Above are our spring Ginger babies. We have 17 Ginger plants growing in a special bed during the summer of 2016.
UPDATE:January 30, 2017. I needed to move two of the ginger plants who are now dormant. I was DELIGHTED by the 10 months of their growth! They are loaded with new buds. This beautiful harvest is pictured below.
When I first began growing ginger and turmeric in 2015, I bought a bag of organically grown Turmeric and Ginger from a store. I rinsed them gently under the faucet without worry because we have well water. If you don’t have your own well, use water with no chlorine. Those rhizomes that had potential buds were put in a light potting mixture (no fertilizer) and kept damp and warm (above 70) in indirect light.
Just a note on the above mentioned rhizome versus “root”. Both turmeric and ginger have underground stems that are called rhizomes that we eat or grind into spice. These rhizomes grow horizontally under the ground. There are nodes on these rhizomes from which grow both new stems and roots. The light colored growths pictured above on the ginger are the nodes. When planted, these nodes with nurturing and right temperature will sprout into plants and roots. The true roots of both the ginger and turmeric look like strings with finer hair-like roots growing from them- definitely not yummy looking!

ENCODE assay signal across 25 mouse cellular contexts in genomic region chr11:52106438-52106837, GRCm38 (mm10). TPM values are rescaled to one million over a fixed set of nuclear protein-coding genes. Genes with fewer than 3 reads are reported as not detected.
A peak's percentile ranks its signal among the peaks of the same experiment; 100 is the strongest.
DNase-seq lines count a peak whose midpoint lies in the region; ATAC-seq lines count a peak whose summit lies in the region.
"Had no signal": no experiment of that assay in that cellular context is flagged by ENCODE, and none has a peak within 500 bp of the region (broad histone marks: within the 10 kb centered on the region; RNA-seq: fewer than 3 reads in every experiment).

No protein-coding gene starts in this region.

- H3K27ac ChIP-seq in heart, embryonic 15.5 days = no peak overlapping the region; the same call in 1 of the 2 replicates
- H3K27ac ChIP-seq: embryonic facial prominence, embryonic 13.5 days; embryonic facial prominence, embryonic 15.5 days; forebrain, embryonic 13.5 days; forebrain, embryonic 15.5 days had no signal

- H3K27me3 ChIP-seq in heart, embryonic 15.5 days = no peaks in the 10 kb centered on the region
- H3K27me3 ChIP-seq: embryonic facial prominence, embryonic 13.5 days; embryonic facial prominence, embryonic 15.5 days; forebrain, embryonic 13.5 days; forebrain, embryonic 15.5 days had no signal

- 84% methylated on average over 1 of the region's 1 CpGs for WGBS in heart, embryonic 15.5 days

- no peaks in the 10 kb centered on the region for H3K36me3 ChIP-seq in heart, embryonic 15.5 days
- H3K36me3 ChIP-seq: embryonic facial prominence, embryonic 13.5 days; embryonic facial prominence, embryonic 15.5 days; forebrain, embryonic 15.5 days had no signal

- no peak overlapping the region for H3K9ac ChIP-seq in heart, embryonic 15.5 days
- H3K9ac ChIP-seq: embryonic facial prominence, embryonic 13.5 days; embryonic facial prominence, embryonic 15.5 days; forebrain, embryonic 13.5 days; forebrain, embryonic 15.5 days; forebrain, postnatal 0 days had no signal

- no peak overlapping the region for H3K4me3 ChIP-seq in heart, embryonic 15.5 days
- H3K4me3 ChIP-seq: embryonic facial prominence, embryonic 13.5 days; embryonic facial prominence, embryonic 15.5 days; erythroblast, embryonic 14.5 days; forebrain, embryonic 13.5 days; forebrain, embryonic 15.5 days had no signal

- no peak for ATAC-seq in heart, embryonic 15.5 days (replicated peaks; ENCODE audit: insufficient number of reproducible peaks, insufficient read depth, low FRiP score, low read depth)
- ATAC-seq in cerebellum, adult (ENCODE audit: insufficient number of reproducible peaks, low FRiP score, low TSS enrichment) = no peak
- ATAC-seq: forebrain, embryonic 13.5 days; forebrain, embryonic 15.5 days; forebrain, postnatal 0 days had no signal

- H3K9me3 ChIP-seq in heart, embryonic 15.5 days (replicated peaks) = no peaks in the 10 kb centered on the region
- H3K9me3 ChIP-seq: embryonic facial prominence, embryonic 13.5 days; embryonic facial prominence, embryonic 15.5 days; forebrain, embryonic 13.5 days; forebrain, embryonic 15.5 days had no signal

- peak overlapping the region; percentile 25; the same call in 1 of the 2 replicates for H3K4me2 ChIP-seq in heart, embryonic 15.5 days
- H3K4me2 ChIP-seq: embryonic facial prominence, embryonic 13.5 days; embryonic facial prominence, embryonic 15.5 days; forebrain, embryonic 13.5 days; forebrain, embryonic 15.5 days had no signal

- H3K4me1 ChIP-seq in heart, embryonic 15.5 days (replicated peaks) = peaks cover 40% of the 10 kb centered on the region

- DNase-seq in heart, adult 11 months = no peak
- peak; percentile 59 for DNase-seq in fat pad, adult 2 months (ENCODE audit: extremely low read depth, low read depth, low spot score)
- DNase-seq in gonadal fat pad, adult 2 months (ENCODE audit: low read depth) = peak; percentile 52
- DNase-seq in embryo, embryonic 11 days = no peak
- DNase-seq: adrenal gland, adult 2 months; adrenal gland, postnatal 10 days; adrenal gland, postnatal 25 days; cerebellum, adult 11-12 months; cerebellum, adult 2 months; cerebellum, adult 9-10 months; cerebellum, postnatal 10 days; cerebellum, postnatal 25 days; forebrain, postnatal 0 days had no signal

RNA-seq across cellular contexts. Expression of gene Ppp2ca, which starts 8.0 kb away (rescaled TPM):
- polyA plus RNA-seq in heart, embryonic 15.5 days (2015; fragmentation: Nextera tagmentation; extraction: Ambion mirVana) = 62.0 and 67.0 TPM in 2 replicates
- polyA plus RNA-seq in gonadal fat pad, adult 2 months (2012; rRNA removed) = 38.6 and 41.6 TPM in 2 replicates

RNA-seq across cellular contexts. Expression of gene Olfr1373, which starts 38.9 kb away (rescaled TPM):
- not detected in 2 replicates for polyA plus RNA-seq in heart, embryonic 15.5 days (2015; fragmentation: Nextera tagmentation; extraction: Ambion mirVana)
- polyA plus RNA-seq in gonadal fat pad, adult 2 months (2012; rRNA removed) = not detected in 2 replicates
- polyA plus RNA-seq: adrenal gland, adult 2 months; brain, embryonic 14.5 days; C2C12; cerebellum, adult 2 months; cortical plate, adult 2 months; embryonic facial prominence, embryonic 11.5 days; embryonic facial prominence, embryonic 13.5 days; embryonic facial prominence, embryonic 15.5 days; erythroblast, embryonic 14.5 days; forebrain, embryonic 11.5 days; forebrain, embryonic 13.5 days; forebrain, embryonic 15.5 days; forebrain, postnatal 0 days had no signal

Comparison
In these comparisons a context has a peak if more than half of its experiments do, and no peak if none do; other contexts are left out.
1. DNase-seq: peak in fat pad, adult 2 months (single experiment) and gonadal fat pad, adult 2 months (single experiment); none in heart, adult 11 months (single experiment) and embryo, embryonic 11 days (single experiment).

Both the Turmeric and Ginger are understory plants, meaning they live to live partially shaded below a taller cover. We created special micro-climate gardens for them both so that they would feel “at home”.
Do you see the young Turmeric plant cozy and protected from the full sun between two large Comfrey plants?
Both Turmeric and Ginger really like warmth and moisture! If you live in USDA growing zone 8 or above you can transplant the young plants in the ground. There are two key factors of the micro-climate environment we built to assure their succes. Notice the stone foundation behind the plants. These stones hold the sun’s warmth longer. This combined with a southeast exposure helps the Turmeric and Ginger to winter over here just fine. “Winter over” by definition here is when the plants are harvested in the fall, some rhizomes are returned to the earth and these rhizomes remain dormant for the winter. They will sprout again in the late spring.